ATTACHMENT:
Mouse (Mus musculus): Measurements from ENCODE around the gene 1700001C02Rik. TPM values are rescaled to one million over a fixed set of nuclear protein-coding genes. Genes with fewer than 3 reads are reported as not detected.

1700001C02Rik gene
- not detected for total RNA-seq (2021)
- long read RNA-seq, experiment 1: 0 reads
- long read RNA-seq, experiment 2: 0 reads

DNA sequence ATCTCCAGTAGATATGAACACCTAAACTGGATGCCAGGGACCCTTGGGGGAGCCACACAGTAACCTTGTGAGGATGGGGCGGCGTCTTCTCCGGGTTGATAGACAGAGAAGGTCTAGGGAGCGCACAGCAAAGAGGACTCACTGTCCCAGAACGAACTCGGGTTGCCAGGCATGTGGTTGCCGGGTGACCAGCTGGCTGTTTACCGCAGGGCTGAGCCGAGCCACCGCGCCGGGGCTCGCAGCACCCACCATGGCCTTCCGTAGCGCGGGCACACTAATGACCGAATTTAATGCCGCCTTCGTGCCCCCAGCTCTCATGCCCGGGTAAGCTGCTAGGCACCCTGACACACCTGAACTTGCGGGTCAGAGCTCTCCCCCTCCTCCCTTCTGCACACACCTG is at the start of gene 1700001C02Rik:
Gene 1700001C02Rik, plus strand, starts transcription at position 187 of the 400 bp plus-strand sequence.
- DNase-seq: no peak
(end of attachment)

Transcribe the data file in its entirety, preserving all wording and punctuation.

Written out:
Mouse (Mus musculus): Measurements from ENCODE around the gene 1700001C02Rik. TPM values are rescaled to one million over a fixed set of nuclear protein-coding genes. Genes with fewer than 3 reads are reported as not detected.

1700001C02Rik gene
- not detected for total RNA-seq (2021)
- long read RNA-seq, experiment 1: 0 reads
- long read RNA-seq, experiment 2: 0 reads

DNA sequence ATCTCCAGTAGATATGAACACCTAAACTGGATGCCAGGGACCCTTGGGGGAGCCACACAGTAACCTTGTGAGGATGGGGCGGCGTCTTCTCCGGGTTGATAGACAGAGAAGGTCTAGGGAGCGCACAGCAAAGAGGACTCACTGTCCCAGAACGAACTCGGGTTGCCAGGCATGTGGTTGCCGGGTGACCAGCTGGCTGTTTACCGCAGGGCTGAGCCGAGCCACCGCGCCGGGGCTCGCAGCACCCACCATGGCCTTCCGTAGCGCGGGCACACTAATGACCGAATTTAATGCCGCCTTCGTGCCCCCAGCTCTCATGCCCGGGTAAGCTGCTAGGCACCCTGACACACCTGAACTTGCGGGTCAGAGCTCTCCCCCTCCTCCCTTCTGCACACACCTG is at the start of gene 1700001C02Rik:
Gene 1700001C02Rik, plus strand, starts transcription at position 187 of the 400 bp plus-strand sequence.
- DNase-seq: no peak